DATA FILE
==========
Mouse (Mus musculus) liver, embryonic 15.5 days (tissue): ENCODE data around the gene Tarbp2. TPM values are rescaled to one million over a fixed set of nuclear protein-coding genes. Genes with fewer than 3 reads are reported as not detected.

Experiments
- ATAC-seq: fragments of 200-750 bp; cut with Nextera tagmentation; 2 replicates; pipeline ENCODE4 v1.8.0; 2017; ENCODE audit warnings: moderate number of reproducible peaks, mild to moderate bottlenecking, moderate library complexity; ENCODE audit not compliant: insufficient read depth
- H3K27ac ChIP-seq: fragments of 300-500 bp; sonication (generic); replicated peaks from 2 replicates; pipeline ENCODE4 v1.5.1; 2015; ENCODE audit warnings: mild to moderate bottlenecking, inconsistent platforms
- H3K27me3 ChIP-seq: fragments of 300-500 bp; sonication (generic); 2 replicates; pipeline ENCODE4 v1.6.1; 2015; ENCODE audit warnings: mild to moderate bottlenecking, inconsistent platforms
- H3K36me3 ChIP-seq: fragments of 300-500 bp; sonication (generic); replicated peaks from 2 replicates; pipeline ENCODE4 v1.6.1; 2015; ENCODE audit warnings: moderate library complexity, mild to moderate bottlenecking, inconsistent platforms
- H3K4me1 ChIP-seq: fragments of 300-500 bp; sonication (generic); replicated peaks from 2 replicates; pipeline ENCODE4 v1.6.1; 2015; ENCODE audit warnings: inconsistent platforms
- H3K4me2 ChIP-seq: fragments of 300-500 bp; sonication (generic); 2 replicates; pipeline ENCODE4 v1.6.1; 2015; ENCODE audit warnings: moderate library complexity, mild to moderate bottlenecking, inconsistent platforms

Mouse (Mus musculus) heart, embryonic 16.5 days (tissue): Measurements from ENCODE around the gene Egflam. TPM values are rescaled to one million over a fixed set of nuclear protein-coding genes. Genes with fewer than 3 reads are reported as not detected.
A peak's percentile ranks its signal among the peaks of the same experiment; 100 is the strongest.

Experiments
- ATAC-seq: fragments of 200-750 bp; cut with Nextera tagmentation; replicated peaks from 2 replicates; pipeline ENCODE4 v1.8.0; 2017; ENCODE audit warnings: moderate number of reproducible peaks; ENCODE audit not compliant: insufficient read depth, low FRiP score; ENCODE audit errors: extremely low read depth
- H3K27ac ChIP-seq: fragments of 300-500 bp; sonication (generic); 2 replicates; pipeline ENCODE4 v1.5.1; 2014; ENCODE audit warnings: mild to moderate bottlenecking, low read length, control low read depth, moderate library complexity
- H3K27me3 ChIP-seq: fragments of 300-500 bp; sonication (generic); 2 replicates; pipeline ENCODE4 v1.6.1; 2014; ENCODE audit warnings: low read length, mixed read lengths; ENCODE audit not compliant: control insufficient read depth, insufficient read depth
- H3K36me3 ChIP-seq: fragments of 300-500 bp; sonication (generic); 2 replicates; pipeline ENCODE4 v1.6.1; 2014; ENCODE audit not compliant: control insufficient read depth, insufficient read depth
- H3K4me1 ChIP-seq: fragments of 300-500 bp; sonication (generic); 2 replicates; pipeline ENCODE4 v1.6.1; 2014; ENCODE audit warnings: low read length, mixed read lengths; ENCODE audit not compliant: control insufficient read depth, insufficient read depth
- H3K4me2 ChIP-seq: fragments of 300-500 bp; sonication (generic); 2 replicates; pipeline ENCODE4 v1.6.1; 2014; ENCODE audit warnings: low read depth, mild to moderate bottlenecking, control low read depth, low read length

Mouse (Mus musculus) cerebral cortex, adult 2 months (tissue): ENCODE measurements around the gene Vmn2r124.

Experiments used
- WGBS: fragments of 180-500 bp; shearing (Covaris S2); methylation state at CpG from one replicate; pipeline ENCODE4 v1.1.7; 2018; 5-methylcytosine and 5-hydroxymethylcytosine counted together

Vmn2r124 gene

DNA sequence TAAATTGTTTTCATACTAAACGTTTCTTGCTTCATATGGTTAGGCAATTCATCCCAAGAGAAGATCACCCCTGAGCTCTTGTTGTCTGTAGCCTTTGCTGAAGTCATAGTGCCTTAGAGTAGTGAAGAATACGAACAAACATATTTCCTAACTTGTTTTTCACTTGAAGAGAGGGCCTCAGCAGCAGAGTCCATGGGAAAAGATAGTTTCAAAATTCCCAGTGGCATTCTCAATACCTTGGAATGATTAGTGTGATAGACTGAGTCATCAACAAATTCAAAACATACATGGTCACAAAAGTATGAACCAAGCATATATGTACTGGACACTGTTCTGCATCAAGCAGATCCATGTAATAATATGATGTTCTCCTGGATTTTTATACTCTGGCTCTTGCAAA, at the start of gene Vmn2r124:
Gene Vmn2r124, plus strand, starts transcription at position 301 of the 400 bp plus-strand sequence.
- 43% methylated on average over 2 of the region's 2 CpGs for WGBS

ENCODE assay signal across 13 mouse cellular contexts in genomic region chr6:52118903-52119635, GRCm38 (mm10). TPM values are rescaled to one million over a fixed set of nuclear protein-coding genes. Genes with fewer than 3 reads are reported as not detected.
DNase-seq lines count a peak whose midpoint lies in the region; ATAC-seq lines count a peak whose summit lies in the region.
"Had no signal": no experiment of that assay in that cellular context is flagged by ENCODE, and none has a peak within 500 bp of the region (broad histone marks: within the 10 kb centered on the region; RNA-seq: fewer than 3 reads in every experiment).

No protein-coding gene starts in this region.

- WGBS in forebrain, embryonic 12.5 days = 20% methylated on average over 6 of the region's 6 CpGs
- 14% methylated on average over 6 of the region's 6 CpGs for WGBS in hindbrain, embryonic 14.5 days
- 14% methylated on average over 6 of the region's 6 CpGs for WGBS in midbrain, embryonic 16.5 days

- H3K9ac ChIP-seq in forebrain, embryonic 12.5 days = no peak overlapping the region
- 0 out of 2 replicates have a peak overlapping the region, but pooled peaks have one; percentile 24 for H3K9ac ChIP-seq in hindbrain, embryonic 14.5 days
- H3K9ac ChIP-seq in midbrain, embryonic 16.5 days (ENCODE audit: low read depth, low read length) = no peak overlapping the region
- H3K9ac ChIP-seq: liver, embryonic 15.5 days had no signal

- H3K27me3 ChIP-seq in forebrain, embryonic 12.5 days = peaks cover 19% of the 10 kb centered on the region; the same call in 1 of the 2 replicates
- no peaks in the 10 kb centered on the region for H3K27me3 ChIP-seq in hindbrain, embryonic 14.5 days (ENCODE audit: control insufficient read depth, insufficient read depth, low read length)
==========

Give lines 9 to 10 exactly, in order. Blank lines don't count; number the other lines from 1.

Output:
Mouse (Mus musculus) heart, embryonic 16.5 days (tissue): Measurements from ENCODE around the gene Egflam. TPM values are rescaled to one million over a fixed set of nuclear protein-coding genes. Genes with fewer than 3 reads are reported as not detected.
A peak's percentile ranks its signal among the peaks of the same experiment; 100 is the strongest.